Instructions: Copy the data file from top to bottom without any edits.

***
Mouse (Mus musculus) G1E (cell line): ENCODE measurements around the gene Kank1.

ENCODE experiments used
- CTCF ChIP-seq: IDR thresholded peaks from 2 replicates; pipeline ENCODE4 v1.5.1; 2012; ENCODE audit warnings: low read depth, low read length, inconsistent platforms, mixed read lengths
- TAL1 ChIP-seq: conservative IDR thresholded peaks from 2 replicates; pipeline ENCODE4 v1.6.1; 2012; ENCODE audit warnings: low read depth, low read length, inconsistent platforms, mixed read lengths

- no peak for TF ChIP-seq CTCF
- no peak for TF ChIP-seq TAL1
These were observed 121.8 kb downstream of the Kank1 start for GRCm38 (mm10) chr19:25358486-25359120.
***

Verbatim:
Mouse (Mus musculus) G1E (cell line): ENCODE measurements around the gene Kank1.

ENCODE experiments used
- CTCF ChIP-seq: IDR thresholded peaks from 2 replicates; pipeline ENCODE4 v1.5.1; 2012; ENCODE audit warnings: low read depth, low read length, inconsistent platforms, mixed read lengths
- TAL1 ChIP-seq: conservative IDR thresholded peaks from 2 replicates; pipeline ENCODE4 v1.6.1; 2012; ENCODE audit warnings: low read depth, low read length, inconsistent platforms, mixed read lengths

- no peak for TF ChIP-seq CTCF
- no peak for TF ChIP-seq TAL1
These were observed 121.8 kb downstream of the Kank1 start for GRCm38 (mm10) chr19:25358486-25359120.